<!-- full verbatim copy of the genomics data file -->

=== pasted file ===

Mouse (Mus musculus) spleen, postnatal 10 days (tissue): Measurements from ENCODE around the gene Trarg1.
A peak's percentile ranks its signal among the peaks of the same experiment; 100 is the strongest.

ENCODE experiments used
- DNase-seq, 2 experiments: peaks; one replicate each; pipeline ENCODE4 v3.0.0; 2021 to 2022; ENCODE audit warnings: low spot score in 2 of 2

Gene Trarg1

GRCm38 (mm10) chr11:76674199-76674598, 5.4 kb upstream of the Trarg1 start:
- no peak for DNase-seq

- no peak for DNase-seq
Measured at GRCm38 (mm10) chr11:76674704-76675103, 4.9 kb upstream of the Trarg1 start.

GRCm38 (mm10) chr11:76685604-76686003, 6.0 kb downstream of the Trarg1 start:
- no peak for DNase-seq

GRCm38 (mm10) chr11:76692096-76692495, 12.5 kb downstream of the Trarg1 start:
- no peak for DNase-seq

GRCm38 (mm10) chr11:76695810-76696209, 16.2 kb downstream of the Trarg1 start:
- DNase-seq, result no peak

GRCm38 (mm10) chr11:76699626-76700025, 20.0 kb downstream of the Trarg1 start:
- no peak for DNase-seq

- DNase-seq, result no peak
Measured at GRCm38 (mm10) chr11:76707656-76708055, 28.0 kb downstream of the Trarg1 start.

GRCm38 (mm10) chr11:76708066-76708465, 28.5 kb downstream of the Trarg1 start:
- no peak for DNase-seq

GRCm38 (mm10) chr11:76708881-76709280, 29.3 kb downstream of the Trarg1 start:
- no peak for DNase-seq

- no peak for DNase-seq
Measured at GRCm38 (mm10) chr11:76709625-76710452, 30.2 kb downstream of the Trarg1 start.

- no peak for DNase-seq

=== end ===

Mouse (Mus musculus) spleen, postnatal 10 days (tissue): Measurements from ENCODE around the gene Trarg1.
A peak's percentile ranks its signal among the peaks of the same experiment; 100 is the strongest.

ENCODE experiments used
- DNase-seq, 2 experiments: peaks; one replicate each; pipeline ENCODE4 v3.0.0; 2021 to 2022; ENCODE audit warnings: low spot score in 2 of 2

Gene Trarg1

GRCm38 (mm10) chr11:76674199-76674598, 5.4 kb upstream of the Trarg1 start:
- no peak for DNase-seq

- no peak for DNase-seq
Measured at GRCm38 (mm10) chr11:76674704-76675103, 4.9 kb upstream of the Trarg1 start.

GRCm38 (mm10) chr11:76685604-76686003, 6.0 kb downstream of the Trarg1 start:
- no peak for DNase-seq

GRCm38 (mm10) chr11:76692096-76692495, 12.5 kb downstream of the Trarg1 start:
- no peak for DNase-seq

GRCm38 (mm10) chr11:76695810-76696209, 16.2 kb downstream of the Trarg1 start:
- DNase-seq, result no peak

GRCm38 (mm10) chr11:76699626-76700025, 20.0 kb downstream of the Trarg1 start:
- no peak for DNase-seq

- DNase-seq, result no peak
Measured at GRCm38 (mm10) chr11:76707656-76708055, 28.0 kb downstream of the Trarg1 start.

GRCm38 (mm10) chr11:76708066-76708465, 28.5 kb downstream of the Trarg1 start:
- no peak for DNase-seq

GRCm38 (mm10) chr11:76708881-76709280, 29.3 kb downstream of the Trarg1 start:
- no peak for DNase-seq

- no peak for DNase-seq
Measured at GRCm38 (mm10) chr11:76709625-76710452, 30.2 kb downstream of the Trarg1 start.

- no peak for DNase-seq